For most Southeast Asian startup, securing funding is one of their main goals and often their only path forward. Funding is crucial for resource intensive startups that may not be able to monetise immediately. Angel, pre-seed or seed rounds often help startups reach a stage where they can actually start to scale.

In an early-stage investor, a startup also gets a mentor and often an essential component of a startup, which includes experience and access to connections otherwise not available. However, early-stage investors also look for specific things when it comes to potential portfolio companies.

We look at 6 things that early-stage investors look for in startups.

A strong business proposition

Often startups looking for funding have no sales, a barely working prototype and a small unpaid team. Therefore, investors need to be able to invest in the strong potential of the business.

Knowing your industry and market will help an investor know that he or she is investing in a founder or founding team that is capable.

A lack of knowledge of their industry and gaps within it, signals a lack of discipline and know-how, which can turn away investors.

An understanding of where the money is going

Some early-stage startup founders we have spoken to are eager for the money, but lack the discipline and know-how to showcase how they will effectively spend that money.

Investors need to see a detailed plan on the usage of funds. There is never a scenario where an investor will provide funds without a clear plan on how the money will be used and what will be the outcome of the investment.

A high-quality team

woman placing sticky notes on wall

At an early stage in a startup’s life cycle, the idea matters less than your ability to execute on that strategy. The team that runs the startup is as crucial as the idea, initial tech and potential of the industry.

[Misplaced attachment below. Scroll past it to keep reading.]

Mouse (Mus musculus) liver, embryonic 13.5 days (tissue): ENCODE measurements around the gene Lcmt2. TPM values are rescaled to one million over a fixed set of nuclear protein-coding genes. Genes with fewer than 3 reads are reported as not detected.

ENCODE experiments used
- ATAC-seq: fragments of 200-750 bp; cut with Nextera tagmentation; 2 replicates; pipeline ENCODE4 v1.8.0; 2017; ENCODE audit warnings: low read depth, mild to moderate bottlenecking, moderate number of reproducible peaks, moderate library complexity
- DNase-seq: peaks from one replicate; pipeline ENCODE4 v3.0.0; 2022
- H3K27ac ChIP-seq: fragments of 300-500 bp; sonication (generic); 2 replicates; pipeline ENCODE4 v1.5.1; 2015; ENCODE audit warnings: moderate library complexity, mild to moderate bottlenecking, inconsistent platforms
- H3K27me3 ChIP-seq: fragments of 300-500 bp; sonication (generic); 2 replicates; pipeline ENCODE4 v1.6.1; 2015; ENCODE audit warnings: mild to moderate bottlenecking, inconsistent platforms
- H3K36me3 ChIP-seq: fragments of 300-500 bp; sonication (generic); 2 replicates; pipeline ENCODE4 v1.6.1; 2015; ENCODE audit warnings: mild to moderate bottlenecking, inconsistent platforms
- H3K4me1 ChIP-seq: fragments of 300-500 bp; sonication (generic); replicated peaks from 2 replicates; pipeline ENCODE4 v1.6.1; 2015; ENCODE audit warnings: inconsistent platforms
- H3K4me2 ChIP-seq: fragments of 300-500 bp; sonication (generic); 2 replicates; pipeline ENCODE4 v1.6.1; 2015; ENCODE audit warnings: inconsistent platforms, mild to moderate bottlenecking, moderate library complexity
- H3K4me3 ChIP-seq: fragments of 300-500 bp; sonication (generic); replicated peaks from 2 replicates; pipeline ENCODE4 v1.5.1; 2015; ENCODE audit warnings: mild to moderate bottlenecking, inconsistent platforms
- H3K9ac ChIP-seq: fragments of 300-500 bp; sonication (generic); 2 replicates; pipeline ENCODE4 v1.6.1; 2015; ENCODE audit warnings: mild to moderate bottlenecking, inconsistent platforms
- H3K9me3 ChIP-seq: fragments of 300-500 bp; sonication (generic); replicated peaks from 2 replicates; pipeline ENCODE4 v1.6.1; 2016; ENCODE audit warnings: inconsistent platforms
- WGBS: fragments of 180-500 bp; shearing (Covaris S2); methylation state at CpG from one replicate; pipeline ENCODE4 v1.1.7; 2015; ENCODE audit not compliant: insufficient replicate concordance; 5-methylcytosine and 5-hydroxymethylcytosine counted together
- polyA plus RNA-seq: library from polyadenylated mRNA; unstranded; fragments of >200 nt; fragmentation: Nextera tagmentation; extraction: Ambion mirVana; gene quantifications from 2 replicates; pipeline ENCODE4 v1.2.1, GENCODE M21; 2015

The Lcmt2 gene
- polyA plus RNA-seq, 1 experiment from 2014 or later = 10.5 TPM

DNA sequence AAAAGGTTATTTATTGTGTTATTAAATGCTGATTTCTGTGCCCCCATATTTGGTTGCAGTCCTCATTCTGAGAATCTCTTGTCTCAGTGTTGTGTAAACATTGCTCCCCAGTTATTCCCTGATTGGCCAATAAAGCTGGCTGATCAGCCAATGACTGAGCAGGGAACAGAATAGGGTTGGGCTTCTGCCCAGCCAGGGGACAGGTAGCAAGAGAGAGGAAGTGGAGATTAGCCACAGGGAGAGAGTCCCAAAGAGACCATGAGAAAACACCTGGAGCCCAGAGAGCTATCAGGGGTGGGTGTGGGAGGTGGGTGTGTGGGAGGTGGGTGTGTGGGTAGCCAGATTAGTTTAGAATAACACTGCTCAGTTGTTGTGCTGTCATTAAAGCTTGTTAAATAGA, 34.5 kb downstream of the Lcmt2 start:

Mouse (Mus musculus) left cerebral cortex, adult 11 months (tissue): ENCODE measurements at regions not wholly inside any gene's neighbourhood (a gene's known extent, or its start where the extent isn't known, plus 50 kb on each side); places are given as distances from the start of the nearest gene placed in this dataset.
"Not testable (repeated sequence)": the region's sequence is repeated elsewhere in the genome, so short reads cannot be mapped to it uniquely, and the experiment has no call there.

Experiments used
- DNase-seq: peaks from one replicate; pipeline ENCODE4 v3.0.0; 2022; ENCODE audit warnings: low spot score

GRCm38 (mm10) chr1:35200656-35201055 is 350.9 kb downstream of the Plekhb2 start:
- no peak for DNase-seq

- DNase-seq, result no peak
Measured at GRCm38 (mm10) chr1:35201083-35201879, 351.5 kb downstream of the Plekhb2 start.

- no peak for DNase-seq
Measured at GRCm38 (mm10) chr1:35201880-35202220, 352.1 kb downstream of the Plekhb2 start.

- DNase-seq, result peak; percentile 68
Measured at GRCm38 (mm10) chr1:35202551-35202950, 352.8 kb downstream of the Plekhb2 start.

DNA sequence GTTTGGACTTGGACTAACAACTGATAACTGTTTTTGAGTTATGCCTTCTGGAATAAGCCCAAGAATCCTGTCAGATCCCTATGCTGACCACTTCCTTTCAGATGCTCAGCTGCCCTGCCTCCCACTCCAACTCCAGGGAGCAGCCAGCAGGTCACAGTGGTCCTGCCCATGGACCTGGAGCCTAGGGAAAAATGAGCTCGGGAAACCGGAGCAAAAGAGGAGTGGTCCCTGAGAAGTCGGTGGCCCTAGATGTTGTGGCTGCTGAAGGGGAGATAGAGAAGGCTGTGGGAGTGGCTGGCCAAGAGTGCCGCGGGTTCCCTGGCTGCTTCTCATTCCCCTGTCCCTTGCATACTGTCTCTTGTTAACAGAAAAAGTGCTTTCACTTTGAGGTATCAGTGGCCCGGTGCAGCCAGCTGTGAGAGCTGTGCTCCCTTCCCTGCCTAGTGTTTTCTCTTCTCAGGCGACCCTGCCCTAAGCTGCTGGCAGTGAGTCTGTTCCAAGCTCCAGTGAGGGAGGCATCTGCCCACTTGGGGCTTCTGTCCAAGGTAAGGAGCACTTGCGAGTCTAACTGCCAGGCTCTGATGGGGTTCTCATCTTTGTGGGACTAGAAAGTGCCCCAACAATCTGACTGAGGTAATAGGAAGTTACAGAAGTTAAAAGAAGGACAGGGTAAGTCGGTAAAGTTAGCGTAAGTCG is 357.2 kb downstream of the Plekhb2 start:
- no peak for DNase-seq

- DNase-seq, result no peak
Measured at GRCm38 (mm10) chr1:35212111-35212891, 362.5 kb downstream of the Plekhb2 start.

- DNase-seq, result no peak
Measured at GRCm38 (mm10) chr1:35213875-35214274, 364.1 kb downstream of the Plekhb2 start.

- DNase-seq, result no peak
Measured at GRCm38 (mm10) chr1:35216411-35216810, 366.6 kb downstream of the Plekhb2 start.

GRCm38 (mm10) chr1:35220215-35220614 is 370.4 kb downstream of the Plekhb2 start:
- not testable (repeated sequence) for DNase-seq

Early investors need to resonate well with the leadership team and also understand what they lack. If the funding is used to fill critical gaps, the investor knows that the founding team is aware of their shortcomings and has a good idea on how to fix the issue.

Knowing what they want from an investor

Startups looking for funding should first research the kind of investors and VC firms to find out two things:

  • Is this the right investor for us
  • Which investors would want to invest in us

If founders approach the right investors, they will stand a higher chance of getting investment as well as showcasing that they do the relevant research to the investors. Startups should be upfront to investors about the their total fundraising expectation and if they are getting investment from other investors as well.

Genuine feedback from customers or users

Too often founders work within a bubble and only hear the positives. Truly great founders are not afraid to listen to criticism from users and make changes where necessary.

Investors want to see real feedback from users that show they like or use the product/service regularly. Nothing shows good potential to an investor like a strong user-base and a founding team that knows how to listen to their users or customers.

Put effort into your pitch deck

We just published a great article on what a awesome pitch deck looks like, we highly suggest giving it a read.

To summarise the previous article, a good pitch deck should present the following:

  • The story of the company in their current position
  • The plans moving forward
  • A clear idea of the problem they are solving
  • The target customer and realistic market share they can capture
  • A strong understanding of near-term and long-term market opportunities
  • A strong go-to-market plan

If you can, also include revenue and partnerships built to showcase to investors the strength of the startup. Do not forget about design – too often startups believe that a crammed deck with no flow and dated design will be impactful in a pitch. It will only serve to turn off the investor from an otherwise strong proposition.

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